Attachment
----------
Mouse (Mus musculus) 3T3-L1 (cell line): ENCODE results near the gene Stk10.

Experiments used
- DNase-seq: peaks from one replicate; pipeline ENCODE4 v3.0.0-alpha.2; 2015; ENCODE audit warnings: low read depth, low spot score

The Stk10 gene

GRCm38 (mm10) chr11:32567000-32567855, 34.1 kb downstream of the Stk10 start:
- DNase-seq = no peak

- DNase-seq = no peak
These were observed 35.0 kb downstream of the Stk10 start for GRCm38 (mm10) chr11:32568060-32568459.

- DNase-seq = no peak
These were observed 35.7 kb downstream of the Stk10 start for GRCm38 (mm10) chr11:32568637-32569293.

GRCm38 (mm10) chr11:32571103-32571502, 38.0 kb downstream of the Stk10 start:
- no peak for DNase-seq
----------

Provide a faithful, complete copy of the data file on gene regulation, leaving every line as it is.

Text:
Mouse (Mus musculus) 3T3-L1 (cell line): ENCODE results near the gene Stk10.

Experiments used
- DNase-seq: peaks from one replicate; pipeline ENCODE4 v3.0.0-alpha.2; 2015; ENCODE audit warnings: low read depth, low spot score

The Stk10 gene

GRCm38 (mm10) chr11:32567000-32567855, 34.1 kb downstream of the Stk10 start:
- DNase-seq = no peak

- DNase-seq = no peak
These were observed 35.0 kb downstream of the Stk10 start for GRCm38 (mm10) chr11:32568060-32568459.

- DNase-seq = no peak
These were observed 35.7 kb downstream of the Stk10 start for GRCm38 (mm10) chr11:32568637-32569293.

GRCm38 (mm10) chr11:32571103-32571502, 38.0 kb downstream of the Stk10 start:
- no peak for DNase-seq